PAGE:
SD has been acting out a lot – of course! The last year has been very hard on all of us. And she has the teen years looming. She lies, sneaks stuff, whines, talks back, and is super emotionally manipulative. She puts little effort into chores or studying. When we ask for an attitude change or call her out behaviors that are impacting her grades, she cries and asks us what right we have to judge her and be mean to her (!). She accuses us of not loving her. We get the cold shoulder, the eye roll, the arguing, etc. Basically she cannot handle any discipline or critique without melting down. And It’s really not all doom and gloom around here. We tell her we love her multiple times a day. We both try to help her talk about her feelings about her mom and the divorce. Her dad is playful and affectionate with her, does lots of sports stuff with her. She and I have good after-school chats and sometimes go for treats or do yoga together. We pay for horseback riding lessons. But still. I don’t think anything we do for her will be enough to make up for her Mom being sick.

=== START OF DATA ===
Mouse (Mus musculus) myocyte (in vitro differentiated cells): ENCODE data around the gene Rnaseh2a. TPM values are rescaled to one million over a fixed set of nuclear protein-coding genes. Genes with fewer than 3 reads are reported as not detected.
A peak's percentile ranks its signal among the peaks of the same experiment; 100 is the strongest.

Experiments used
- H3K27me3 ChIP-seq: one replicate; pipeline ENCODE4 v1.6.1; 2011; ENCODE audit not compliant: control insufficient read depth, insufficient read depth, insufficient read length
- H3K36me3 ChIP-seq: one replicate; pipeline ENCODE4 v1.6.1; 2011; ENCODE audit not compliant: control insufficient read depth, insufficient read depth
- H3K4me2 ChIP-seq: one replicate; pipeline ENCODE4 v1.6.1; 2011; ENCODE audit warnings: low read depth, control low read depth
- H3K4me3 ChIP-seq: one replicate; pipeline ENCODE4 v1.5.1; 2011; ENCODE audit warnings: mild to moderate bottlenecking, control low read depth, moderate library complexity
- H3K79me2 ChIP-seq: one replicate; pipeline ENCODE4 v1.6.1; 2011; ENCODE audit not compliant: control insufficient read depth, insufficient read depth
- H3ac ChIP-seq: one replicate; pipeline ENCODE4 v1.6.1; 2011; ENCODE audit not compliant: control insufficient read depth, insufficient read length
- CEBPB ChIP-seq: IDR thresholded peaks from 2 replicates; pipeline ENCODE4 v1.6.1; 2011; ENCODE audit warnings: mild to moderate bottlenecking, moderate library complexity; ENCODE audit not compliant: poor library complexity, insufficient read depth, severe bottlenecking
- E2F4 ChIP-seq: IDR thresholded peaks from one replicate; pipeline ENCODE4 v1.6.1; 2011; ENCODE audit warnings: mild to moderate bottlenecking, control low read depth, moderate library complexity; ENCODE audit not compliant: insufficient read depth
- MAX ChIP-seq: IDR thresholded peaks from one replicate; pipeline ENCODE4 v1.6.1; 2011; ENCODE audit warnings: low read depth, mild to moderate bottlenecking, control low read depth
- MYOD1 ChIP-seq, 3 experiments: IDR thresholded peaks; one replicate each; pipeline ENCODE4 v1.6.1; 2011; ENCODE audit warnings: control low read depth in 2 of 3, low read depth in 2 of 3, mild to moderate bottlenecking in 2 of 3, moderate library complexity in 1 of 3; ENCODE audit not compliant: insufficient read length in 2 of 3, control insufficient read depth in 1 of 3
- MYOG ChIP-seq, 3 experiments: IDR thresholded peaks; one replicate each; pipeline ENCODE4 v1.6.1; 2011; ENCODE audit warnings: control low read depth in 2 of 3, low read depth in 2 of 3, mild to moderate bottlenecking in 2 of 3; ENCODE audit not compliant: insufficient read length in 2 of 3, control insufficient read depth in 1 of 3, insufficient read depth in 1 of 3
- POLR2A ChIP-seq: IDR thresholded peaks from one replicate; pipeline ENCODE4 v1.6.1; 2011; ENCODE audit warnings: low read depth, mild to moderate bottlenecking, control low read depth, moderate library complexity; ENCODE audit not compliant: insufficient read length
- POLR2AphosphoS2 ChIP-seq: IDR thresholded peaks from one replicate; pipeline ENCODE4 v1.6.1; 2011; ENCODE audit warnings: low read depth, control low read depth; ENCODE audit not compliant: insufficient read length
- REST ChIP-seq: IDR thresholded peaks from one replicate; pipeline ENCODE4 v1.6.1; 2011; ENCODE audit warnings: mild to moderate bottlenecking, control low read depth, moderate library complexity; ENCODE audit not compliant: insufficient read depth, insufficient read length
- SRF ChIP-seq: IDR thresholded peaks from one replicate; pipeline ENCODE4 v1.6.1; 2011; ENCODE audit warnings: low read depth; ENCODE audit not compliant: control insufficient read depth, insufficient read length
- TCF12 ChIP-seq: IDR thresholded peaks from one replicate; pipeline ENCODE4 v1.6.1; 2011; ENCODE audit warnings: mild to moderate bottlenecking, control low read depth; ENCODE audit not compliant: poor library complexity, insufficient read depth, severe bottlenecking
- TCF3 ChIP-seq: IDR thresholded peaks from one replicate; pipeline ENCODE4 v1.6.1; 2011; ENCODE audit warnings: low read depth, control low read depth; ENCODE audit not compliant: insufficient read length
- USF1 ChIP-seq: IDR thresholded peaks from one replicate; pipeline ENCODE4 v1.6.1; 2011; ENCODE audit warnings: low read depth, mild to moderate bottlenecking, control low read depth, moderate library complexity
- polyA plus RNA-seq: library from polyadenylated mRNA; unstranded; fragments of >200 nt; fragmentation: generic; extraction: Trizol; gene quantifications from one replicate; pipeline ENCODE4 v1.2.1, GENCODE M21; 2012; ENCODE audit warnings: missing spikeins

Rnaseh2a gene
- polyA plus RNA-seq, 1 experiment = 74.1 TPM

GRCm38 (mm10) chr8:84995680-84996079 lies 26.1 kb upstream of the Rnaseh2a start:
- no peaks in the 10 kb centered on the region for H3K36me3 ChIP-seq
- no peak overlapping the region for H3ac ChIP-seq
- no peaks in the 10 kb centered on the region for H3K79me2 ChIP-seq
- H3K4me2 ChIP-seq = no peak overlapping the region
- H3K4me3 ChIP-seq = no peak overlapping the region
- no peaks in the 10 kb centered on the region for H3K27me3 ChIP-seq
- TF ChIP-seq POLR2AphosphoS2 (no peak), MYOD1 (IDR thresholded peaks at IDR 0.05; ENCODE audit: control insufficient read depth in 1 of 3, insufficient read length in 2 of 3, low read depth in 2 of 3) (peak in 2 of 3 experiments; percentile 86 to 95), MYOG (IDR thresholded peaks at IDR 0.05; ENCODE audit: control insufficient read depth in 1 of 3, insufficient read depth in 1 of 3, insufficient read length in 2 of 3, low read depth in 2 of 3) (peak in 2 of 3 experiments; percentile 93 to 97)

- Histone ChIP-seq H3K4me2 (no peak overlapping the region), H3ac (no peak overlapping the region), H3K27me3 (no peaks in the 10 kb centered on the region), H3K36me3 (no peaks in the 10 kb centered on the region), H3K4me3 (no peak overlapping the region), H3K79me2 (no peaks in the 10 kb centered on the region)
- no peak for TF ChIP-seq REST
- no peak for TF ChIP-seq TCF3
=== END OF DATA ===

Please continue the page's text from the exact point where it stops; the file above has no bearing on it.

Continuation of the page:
My question is: what should my role be in disciplining her and in helping to maintain the rules of our house (which are pretty basic: respect, pitching in, doing your best)? And also: what should I make of her behaviors? Are these normal developmentally? Are they normal blended family behaviors? Are they the products of loss and stress? And if the latter, is it my job to fix them? I want to support her emotionally and help her learn better ways to communicate, and I know she is going through some hard times. On the other hand, the way she talks to us and the way her grades are sinking is just not okay. On the third hand, I’ve gotten very emotionally wrapped up in this dynamic – bracing myself for the arguments and the whining and the blow offs and the blow outs. Sometimes it is just too much, and I want to say, “Who cares? You guys work it out. I’m going to a movie – see ya’!” I would never walk out, but sometimes it is tempting.